Jordan Court Orders
Christian Mother Jailed
Eleven-Month Child Custody Standoff Still Unresolved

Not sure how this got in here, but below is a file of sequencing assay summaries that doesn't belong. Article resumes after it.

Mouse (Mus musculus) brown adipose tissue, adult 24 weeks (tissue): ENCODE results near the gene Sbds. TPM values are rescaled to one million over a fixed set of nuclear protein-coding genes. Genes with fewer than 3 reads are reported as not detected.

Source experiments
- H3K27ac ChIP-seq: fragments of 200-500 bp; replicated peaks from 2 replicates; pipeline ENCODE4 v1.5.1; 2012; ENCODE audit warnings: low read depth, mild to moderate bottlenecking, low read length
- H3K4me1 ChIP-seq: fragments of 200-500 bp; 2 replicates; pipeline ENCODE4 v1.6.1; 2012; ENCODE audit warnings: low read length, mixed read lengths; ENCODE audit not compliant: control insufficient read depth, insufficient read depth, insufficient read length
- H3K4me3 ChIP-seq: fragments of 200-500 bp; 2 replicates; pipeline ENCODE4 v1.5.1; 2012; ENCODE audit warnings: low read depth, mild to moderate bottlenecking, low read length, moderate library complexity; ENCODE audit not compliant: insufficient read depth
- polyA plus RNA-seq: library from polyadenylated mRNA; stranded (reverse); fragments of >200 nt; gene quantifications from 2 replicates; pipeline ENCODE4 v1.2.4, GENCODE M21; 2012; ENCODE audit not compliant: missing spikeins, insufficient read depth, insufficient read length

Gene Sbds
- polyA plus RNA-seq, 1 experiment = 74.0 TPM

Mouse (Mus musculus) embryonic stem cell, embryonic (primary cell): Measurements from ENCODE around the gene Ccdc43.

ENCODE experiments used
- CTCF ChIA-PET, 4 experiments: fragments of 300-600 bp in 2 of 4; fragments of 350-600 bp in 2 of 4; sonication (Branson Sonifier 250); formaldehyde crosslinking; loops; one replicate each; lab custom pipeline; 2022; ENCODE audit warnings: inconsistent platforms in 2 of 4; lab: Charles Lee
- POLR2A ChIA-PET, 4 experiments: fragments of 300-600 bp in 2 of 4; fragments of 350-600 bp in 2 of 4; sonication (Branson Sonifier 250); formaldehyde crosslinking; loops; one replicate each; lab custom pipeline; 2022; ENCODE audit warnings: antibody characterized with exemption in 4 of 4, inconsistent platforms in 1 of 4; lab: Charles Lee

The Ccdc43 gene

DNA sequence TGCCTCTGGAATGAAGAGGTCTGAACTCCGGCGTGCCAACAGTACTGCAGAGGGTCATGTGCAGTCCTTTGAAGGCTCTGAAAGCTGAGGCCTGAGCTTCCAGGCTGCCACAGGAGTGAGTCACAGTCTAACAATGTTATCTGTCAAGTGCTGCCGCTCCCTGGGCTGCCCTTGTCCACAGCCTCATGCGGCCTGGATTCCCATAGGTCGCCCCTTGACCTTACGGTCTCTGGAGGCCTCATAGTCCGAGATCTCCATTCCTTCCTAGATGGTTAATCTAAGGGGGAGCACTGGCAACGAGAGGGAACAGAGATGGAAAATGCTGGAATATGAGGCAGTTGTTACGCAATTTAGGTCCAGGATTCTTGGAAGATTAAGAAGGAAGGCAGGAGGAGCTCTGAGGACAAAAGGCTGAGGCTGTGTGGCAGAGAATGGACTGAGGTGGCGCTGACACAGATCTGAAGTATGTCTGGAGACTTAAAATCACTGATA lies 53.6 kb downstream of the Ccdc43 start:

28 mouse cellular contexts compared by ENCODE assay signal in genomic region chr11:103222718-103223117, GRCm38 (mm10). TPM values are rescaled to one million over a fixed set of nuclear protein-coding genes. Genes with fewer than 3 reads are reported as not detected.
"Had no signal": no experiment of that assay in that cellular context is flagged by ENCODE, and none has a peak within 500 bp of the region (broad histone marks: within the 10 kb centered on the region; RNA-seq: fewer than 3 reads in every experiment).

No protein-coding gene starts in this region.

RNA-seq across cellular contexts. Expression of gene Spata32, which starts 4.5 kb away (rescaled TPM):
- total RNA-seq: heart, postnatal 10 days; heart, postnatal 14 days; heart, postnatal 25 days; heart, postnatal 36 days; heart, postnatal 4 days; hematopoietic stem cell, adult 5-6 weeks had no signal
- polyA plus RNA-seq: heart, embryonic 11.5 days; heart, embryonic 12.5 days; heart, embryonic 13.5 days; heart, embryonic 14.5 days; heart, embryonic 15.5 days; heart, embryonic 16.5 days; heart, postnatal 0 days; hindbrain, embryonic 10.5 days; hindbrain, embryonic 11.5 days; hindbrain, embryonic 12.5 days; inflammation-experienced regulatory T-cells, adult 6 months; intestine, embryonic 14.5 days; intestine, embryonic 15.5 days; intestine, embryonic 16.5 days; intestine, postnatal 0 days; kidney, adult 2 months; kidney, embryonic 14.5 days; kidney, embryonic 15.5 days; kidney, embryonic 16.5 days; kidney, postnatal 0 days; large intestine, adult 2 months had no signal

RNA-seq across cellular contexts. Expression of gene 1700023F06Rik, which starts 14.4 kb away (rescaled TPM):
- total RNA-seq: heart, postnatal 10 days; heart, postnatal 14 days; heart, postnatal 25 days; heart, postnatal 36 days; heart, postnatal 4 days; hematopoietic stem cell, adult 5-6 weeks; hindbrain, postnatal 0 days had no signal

by Barbara G. Baker ISTANBUL, January 24 (Compass) -- A court in northern Jordan has ordered a Christian widow sent to jail for 30 days if she refuses to hand over her two minor children to be raised as Muslims. Siham Qandah was notified by telephone at her home in Husn four days ago that a court warrant for her arrest had been issued January 16 by the Irbid Court of First Instance. According to the caller, unless she immediately surrendered custody of her daughter Rawan, 14, and son Fadi, 12, to their court-appointed Muslim guardian, she would be arrested and sent to prison. Qandah was shocked by the court order, since she had received firm assurances from high-placed officials in Amman three months ago that a solution would be found for her to retain custody of her children, who have been raised as Christians. "Siham was told [in October] to go back to her home, put her children in school again, and relax, because no one would be allowed to touch her," a close friend commented. But once again, Qandah and her children no longer feel safe in Husn. With a week left in their winter school break, Rawan and Fadi are "living from house to house," a close relative told Compass today. "After this week, it would be very dangerous for them to stay at home. And if the police find their mother, they may take her to prison." As soon as Qandah's lawyer obtained a copy of her arrest warrant three days ago, he filed an appeal for a temporary stay on the order. The Irbid court has issued no decision on the appeal, although it is expected to do so early next week. Until the court responds officially, Qandah was told, she is protected from arrest. "But even if the judge accepts the appeal," one of Qandah's brothers told Compass today, "they are going to delay only for one week, or at most two weeks. So we don't know what will happen then." "The appeal is just buying time," a friend in Amman agreed. "I don't see any hope." After a four-year legal wrangle, Jordan's Supreme Court made a final ruling last February that Qandah must relinquish her children. But Jordanian authorities have not yet enforced it, apparently due to international media coverage and appeals to the Jordanian royal family to resolve the case. The youngest of 10 children, Qandah has two sisters living in Canada as well as a brother pastoring a Nazarene church in Illinois. Her brother in the United States has offered full support for her and her children, if they are allowed to leave Jordan. But Qandah's children are blacklisted by court order from leaving Jordan, although Qandah herself is not. And so far, Western governments have been unwilling to cause a potential flap with Jordan by offering visas to her and her children. In the face of growing diplomatic inquiries into the moderate Arab state's handling of the case, recent developments are being watched closely by Prince Hasan, brother to the late King Hussein. On November 14, Jordanian King Abdullah II was reportedly briefed on the young widow's judicial dilemma. According to one of Prince Hasan's advisers monitoring the case, government officials cannot "play around" with the ruling of the nation's highest judiciary court, which is constitutionally independent. "But we are trying our best to find a way to defer the matter, until we find a solution," he told Compass. "She is terrified. I know that," he admitted. "But I hope, I hope nothing will happen." The drawn-out custody case is based on the sole "evidence" of a highly irregular document claiming that Qandah's Christian husband had secretly converted to Islam several years before his death. Under Jordanian law, that automatically makes his minor children Muslims, as well. Qandah found the claim preposterous, since the so-called "conversion" certificate was written and signed by two Muslim witnesses, with only a scrawled "X" for her husband's signature. But she could not legally contest it, since it was certified by an Islamic court. As a Christian, she could not even draw her children's inheritance benefits, but was forced to find a Muslim to be their court-appointed guardian. So she tracked down her long-estranged brother, who had converted to Islam as a teenager. Now a mosque prayer leader, he agreed to be the children's legal guardian. But when he later learned the children were enrolled in Christian religion classes at school and becoming active in the local Baptist church, her brother began to object. In May 1998, he filed a civil case demanding custody of her children in order to raise them as Muslims. "Despite all this, the Lord has put a peace into her heart," one of Qandah's friends told Compass today. "But she is tired from all of this. And she knows that even if she somehow wins the case against her brother, he will still be after her, even to the last day of his life."
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